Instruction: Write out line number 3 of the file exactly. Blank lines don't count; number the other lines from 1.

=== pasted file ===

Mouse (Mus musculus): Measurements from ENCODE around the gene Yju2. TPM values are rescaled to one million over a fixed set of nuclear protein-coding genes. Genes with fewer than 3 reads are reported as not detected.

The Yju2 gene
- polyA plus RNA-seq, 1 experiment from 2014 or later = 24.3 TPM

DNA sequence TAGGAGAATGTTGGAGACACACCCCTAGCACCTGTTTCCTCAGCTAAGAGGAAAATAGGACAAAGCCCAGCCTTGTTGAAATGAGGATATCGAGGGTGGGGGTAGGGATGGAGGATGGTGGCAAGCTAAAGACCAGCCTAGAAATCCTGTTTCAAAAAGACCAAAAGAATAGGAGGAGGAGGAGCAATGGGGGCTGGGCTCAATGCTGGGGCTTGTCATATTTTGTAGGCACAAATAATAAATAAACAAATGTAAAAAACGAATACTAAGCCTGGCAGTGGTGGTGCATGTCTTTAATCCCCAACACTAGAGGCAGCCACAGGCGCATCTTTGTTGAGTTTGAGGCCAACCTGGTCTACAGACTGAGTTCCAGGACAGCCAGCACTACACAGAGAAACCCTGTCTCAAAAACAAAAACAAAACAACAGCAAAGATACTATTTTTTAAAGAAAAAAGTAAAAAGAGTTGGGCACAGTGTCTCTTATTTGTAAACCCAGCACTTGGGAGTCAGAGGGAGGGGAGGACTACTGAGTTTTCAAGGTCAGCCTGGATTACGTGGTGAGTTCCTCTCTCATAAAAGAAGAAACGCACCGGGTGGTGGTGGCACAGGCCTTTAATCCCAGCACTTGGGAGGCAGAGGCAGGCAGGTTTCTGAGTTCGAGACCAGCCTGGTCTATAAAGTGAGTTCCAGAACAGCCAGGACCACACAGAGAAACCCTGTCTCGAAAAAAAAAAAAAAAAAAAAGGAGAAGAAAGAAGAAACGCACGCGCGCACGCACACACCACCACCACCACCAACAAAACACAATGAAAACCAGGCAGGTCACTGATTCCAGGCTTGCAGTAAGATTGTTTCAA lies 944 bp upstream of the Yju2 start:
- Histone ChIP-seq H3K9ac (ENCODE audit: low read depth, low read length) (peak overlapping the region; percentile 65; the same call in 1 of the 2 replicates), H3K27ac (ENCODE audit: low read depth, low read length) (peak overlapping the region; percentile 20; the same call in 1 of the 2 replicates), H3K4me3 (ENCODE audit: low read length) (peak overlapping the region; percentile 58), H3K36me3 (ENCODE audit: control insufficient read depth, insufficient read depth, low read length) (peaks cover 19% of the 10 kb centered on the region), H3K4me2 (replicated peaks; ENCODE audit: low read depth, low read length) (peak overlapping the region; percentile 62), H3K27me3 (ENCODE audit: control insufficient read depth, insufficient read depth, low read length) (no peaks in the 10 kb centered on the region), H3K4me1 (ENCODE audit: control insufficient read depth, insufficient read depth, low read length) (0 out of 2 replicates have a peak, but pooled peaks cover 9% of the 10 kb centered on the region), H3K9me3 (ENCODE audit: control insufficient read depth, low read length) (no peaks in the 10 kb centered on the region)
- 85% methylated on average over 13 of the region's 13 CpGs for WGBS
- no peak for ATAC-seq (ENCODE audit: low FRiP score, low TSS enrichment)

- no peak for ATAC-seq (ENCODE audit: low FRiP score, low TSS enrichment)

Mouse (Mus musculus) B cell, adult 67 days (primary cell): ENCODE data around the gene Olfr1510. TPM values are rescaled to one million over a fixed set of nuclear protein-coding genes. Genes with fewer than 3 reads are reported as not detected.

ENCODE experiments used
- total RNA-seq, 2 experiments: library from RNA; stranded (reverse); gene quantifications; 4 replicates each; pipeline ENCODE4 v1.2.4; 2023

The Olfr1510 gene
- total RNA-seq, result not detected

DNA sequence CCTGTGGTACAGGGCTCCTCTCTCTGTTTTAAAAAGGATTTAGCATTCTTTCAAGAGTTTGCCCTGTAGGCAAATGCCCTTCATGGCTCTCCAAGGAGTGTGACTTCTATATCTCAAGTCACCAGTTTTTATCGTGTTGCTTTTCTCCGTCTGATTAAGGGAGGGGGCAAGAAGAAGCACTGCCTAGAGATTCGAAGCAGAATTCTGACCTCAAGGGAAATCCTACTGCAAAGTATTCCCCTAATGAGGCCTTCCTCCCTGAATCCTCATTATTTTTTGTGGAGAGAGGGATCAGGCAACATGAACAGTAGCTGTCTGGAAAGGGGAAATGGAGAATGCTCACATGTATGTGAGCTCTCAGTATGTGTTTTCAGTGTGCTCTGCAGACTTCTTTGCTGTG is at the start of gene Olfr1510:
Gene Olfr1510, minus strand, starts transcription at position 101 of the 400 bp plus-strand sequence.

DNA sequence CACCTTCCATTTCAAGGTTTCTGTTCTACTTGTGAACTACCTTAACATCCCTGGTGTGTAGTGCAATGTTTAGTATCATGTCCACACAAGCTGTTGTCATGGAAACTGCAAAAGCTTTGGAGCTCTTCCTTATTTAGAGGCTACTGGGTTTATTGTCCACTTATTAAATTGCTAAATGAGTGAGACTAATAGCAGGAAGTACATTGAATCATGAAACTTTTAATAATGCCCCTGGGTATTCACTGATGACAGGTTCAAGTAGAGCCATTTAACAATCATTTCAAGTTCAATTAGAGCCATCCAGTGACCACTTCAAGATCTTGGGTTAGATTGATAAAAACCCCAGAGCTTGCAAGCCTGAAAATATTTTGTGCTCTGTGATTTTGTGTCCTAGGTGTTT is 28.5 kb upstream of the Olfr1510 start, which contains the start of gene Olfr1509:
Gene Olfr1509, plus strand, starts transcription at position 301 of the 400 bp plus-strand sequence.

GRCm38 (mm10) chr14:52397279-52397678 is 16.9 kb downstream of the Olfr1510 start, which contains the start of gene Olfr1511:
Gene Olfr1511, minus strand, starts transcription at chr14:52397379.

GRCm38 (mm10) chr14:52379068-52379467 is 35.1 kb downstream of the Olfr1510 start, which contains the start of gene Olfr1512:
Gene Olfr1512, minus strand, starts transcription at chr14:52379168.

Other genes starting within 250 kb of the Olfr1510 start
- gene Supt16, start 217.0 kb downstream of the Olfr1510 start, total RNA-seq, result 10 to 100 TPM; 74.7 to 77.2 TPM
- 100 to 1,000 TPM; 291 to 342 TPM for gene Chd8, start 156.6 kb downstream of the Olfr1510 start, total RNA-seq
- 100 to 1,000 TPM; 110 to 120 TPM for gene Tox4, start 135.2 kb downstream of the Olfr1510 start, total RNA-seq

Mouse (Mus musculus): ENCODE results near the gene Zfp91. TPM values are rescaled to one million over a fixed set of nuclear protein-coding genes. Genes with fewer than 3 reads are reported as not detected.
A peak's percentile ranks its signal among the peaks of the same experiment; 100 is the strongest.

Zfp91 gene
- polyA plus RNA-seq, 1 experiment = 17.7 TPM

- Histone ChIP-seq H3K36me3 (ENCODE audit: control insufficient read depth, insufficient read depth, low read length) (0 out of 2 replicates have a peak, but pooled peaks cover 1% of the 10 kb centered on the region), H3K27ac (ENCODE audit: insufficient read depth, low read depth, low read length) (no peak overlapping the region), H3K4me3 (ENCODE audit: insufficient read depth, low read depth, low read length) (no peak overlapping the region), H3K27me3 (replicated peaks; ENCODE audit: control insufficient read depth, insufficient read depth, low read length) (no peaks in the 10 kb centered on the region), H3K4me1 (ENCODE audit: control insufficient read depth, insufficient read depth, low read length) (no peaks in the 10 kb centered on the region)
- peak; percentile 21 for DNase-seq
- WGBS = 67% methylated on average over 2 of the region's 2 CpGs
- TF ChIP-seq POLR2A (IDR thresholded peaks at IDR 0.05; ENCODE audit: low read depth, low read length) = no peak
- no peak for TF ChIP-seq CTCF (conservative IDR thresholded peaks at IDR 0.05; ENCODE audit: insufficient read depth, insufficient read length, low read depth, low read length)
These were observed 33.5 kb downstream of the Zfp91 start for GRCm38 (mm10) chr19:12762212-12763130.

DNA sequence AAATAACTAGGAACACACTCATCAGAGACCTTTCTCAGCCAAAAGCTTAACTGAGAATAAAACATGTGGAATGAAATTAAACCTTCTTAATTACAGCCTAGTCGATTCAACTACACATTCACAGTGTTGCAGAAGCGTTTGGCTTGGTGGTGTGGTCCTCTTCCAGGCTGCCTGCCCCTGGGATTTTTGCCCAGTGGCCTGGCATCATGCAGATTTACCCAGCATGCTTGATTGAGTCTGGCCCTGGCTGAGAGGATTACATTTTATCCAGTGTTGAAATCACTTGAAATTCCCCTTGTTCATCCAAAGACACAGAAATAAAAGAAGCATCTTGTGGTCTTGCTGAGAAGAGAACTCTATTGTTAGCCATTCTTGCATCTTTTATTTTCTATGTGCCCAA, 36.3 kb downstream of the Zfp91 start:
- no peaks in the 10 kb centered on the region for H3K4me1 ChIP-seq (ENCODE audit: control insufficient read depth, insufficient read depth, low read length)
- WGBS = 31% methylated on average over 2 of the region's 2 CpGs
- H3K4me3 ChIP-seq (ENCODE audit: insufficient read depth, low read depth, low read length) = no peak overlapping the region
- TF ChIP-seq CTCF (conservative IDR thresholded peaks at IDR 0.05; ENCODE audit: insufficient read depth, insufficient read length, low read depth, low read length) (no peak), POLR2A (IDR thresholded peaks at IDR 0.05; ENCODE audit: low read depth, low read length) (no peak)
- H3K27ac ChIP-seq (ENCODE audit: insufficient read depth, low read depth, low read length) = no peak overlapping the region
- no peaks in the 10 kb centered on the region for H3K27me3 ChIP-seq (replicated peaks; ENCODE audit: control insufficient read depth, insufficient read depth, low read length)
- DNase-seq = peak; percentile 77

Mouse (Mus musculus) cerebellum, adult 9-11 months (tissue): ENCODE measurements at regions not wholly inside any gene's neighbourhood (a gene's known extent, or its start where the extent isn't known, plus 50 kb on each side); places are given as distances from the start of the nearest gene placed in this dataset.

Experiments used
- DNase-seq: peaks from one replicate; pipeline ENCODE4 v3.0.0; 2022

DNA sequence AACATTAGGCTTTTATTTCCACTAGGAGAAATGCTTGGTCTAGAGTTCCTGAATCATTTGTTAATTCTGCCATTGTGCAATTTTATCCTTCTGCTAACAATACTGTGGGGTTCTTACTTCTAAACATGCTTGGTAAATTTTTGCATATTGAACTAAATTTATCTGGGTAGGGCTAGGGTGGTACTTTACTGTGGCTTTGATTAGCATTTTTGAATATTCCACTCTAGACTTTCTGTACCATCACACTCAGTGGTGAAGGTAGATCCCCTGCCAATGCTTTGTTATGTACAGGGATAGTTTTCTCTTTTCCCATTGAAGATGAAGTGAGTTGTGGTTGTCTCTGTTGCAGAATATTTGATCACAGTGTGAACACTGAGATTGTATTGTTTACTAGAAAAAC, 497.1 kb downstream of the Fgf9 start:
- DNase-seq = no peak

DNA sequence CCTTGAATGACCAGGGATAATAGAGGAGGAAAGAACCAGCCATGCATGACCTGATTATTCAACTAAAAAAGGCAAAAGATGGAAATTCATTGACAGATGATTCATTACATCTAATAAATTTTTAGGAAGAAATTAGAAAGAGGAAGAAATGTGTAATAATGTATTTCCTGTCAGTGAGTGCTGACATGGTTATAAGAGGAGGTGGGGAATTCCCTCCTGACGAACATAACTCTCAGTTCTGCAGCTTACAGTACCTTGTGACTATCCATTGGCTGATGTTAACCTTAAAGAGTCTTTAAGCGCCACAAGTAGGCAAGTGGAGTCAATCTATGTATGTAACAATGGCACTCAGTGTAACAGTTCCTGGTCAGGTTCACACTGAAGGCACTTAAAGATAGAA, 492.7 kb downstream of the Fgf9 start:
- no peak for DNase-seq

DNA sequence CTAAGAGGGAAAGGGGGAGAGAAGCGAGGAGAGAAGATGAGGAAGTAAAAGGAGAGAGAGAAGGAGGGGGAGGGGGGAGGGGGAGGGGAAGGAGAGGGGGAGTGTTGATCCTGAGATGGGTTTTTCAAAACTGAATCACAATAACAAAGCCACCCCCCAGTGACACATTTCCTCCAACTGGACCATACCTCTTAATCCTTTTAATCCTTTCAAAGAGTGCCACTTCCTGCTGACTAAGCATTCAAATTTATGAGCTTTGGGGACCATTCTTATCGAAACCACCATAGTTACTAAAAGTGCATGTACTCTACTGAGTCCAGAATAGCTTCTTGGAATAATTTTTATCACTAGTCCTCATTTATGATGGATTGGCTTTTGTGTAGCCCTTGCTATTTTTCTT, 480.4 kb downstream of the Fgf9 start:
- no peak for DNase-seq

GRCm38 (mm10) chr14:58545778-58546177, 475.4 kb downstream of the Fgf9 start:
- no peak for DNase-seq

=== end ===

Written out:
- polyA plus RNA-seq, 1 experiment from 2014 or later = 24.3 TPM